Connor McClelland is not your typical farmer.
At just 26 years old, he represents a new wave of first-generation land stewards. From helping Haitians recover fertile soil to overseeing a 15-acre orchard of his own in Southern California, Connor is exploring modern growing methods and employing alternative irrigation systems, transforming our understanding of how food is grown and sold.
There is no straight line when it comes to figuring things out.
Connor was born in Kansas, and moved with his family to a San Diego suburb when he was just 6 years old. Back then, he hiked in the hills that surround the farm he now tends. He didn’t know he wanted to be a farmer, and studied mathematics as UCSB. “It wasn’t my passion,” he said, so he dropped out and went to work on a goat ranch and vegetable farm in New Mexico.
“I fell in love with the agrarian lifestyle,” he says. “All I knew is that I loved the outdoors, I loved food, cooking. Agriculture seemed like a natural fit.”
Following that experience, Connor decided to enroll in 2014 at Kansas State University, where he earned a bachelor’s degree in agricultural science. While his degree was still warm, he took off for Haiti to work on an agricultural development project that included bringing tools to farmers to help with crop production. In so doing, Connor helped equip farmers to feed Haiti as opposed to importing food.
While in Haiti, Connor met Patrice Smith. She was on a weeklong volunteer program for a mobile medical clinic and had recently purchased a farmhouse outside San Diego in Ramona, Calif, on what had once been an avocado and citrus orchard. Patrice told Connor she wanted the property, but needed a farmer: She had no idea out to tend to the land.
Being responsible land stewards is of the utmost importance.
Connor returned to Southern California in 2016 after a year in Haiti. He contacted Patrice and leased her land so he could take over the 30-acre farm called Mount Woodson Acres. Today, Connor lives on the land in a well-kept trailer with his dog, Diggie.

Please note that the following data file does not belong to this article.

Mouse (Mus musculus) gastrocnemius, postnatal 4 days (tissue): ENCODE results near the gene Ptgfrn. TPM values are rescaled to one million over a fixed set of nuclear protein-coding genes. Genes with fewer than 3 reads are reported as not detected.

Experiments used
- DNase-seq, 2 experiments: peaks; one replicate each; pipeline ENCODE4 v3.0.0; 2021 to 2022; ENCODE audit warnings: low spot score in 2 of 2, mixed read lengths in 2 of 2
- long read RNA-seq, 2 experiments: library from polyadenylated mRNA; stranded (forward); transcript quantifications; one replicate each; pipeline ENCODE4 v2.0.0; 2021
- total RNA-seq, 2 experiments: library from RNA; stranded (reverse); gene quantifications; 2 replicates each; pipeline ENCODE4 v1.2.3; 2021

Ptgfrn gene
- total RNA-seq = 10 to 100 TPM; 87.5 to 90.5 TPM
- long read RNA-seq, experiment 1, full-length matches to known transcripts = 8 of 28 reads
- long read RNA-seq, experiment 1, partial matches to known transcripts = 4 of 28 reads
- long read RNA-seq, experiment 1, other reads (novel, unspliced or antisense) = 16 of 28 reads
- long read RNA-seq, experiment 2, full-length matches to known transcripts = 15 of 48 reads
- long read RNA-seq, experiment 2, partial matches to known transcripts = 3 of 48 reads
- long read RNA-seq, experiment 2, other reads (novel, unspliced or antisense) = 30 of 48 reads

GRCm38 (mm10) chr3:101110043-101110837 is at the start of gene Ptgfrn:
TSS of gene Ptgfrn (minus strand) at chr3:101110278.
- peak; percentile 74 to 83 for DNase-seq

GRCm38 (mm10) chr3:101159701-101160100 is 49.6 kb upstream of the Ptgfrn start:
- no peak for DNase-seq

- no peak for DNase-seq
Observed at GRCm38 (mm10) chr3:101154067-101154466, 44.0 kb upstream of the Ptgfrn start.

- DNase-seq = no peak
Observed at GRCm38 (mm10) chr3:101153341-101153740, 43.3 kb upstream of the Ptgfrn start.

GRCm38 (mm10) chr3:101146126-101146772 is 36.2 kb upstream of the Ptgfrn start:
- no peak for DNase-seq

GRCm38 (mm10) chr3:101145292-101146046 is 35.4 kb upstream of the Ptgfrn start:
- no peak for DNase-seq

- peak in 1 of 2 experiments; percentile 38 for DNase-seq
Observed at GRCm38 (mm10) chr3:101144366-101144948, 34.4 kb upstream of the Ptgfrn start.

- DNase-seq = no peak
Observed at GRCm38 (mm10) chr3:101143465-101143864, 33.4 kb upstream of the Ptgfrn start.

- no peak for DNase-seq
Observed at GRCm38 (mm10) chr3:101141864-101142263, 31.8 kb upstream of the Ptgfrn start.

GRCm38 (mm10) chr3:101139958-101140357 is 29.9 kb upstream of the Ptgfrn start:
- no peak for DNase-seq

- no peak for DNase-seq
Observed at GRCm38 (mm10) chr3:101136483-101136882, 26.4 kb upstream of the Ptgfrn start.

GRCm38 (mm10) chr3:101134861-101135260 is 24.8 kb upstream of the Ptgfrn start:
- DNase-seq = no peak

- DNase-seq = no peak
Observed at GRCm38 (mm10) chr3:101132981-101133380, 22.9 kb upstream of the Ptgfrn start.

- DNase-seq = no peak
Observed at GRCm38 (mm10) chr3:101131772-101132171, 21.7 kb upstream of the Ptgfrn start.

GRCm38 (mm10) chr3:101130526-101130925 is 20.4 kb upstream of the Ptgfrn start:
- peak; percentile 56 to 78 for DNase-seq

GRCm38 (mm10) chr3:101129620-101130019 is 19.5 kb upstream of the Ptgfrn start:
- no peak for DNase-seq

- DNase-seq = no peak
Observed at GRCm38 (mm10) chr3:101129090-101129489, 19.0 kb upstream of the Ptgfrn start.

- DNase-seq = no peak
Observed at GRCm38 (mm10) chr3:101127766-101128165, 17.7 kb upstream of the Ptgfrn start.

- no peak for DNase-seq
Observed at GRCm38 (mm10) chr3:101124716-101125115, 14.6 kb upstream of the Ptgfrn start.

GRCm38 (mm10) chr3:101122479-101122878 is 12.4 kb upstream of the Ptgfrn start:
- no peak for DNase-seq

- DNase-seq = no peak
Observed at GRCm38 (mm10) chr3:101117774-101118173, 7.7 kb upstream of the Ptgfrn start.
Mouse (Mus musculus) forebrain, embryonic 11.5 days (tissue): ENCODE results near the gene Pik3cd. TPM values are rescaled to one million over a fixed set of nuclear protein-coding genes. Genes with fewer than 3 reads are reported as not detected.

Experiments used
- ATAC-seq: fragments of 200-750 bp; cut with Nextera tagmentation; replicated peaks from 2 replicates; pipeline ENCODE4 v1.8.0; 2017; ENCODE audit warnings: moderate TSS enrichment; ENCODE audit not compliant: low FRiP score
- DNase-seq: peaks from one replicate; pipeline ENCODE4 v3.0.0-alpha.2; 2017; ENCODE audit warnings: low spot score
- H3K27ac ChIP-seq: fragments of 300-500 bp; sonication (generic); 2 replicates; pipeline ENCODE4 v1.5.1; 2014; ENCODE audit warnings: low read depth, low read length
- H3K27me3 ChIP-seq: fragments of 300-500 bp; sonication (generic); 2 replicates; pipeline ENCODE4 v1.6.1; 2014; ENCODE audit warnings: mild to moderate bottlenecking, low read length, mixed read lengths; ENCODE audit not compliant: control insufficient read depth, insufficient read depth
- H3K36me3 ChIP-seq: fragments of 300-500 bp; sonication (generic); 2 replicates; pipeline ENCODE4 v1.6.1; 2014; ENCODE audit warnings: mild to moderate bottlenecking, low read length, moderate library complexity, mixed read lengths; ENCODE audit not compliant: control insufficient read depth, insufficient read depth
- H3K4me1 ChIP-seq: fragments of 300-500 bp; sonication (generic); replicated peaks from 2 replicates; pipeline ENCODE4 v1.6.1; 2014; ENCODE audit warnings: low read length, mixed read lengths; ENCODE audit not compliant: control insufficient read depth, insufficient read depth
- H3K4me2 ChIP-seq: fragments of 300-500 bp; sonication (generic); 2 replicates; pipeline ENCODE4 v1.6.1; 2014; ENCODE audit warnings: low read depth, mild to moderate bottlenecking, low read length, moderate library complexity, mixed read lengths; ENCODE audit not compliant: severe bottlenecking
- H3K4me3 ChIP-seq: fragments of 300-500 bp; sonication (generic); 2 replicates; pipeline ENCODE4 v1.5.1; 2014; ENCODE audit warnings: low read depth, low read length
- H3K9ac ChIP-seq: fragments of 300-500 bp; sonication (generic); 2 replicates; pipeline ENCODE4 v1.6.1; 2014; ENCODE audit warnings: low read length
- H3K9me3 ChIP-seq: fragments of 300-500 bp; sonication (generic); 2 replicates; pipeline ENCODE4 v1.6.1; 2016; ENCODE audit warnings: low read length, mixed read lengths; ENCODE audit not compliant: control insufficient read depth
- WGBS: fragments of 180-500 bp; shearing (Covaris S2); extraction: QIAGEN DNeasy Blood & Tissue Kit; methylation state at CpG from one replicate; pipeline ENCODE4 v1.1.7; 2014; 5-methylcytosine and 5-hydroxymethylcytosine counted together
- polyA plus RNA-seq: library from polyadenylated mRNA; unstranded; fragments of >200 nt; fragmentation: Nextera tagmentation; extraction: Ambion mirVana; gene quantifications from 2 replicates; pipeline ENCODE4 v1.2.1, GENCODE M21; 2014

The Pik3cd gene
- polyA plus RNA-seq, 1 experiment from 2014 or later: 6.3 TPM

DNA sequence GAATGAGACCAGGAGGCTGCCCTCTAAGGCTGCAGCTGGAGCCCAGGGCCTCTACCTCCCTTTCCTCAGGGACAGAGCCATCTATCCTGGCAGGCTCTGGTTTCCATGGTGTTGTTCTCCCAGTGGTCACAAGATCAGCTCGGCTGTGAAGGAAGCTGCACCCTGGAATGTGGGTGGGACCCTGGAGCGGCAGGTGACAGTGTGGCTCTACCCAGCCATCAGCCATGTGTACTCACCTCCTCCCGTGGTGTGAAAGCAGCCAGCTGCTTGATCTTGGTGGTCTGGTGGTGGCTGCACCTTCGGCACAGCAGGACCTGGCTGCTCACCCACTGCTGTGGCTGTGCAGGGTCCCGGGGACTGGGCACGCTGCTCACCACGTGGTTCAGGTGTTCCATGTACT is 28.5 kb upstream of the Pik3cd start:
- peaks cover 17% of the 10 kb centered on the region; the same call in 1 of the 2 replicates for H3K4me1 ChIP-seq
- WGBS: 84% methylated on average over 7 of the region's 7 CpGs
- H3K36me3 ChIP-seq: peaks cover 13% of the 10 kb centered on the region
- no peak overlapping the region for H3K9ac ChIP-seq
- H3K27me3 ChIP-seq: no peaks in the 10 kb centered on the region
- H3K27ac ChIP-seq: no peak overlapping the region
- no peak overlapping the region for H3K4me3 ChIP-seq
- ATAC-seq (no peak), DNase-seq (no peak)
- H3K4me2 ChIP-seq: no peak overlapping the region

He’s been working since then on reviving the soil and crops while diversifying agricultural production with a variety of vegetables and other produce that is sold at two farmers markets in San Diego.
“Learning about agriculture is primarily through doing,” Connor says. “I’ve had a lot of good people that have been put on my path. But, you have to learn through your own successes and failures. You learn a lot from people, but you have to learn from the land. It’s important we don’t use chemicals that are going to harm the creatures just so the agricultural production can be augmented. We must protect the land. The bees, the rabbits… This environment has some many other creatures living in it. There are coyotes, bobcats, mountain lions, squirrels, rabbits, dear, gophers and a big variety of birds. This is their habitat, as well.”
Connor says the agricultural community has been good to him—and seems to embrace young people in general making the leap. “The knowledge is so critical to us maintaining a sustaining food source,” he says. “People in the agricultural community are very willing to share their knowledge and expertise.”